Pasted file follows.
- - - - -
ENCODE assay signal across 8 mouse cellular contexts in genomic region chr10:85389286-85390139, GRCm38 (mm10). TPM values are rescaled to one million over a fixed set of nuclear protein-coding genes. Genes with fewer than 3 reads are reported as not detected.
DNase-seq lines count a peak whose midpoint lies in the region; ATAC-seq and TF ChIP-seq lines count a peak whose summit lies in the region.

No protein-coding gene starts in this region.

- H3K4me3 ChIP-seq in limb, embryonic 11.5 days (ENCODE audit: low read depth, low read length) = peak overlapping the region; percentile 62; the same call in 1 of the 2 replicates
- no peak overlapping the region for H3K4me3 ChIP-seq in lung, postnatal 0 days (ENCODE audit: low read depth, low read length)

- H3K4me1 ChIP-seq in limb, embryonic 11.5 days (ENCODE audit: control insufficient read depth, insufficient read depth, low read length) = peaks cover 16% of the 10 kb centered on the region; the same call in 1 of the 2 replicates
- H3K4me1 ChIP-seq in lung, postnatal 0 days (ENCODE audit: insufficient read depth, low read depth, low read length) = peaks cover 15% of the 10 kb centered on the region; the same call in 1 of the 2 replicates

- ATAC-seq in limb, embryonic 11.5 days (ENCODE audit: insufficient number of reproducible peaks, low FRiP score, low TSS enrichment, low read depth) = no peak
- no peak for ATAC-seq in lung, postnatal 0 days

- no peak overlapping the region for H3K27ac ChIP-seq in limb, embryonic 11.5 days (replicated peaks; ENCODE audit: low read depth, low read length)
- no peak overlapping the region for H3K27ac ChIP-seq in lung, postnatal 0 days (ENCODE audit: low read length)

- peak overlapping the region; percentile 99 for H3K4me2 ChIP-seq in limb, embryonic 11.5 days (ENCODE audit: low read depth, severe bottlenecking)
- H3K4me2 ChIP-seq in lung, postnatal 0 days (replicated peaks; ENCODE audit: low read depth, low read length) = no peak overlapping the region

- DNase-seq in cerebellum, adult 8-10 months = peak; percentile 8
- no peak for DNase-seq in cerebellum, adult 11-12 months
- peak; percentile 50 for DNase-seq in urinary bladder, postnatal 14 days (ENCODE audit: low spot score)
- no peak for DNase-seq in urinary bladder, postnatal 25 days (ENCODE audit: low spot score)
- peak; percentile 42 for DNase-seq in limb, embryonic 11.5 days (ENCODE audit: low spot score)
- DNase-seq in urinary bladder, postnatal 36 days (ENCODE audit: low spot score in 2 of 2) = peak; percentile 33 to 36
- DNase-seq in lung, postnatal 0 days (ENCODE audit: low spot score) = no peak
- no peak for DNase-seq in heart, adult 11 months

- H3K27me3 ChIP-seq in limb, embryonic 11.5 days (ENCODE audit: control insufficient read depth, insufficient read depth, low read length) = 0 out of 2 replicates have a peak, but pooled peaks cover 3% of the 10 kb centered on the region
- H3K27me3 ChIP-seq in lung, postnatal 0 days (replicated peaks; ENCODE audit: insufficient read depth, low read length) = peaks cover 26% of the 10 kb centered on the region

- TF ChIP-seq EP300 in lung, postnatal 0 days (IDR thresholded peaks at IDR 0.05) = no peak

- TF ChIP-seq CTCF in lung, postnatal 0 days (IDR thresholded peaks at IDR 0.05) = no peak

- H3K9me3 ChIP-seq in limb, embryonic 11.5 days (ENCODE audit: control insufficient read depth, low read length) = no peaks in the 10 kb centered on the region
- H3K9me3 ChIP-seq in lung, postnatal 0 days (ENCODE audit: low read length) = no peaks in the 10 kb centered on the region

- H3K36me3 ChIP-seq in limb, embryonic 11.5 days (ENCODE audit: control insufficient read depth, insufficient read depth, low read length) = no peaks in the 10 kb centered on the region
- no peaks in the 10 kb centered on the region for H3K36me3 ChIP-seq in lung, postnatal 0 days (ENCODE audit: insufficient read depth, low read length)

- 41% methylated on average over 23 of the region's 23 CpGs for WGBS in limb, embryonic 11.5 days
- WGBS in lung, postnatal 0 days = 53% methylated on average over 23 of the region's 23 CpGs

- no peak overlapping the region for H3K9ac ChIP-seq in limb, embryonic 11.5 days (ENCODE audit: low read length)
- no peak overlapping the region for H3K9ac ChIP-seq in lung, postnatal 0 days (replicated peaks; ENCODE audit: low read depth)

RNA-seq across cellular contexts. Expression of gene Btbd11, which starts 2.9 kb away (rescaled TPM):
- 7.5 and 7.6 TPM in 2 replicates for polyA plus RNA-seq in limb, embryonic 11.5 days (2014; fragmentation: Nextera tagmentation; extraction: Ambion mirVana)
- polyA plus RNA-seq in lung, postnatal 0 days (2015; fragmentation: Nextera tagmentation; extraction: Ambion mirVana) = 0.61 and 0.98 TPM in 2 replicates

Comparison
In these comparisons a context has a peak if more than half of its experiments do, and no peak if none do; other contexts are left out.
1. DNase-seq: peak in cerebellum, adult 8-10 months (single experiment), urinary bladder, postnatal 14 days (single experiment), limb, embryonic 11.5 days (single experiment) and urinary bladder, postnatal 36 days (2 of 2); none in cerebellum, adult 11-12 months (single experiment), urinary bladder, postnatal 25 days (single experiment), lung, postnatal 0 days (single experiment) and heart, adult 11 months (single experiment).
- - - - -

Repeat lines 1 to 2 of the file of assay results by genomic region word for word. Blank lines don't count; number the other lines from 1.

ENCODE assay signal across 8 mouse cellular contexts in genomic region chr10:85389286-85390139, GRCm38 (mm10). TPM values are rescaled to one million over a fixed set of nuclear protein-coding genes. Genes with fewer than 3 reads are reported as not detected.
DNase-seq lines count a peak whose midpoint lies in the region; ATAC-seq and TF ChIP-seq lines count a peak whose summit lies in the region.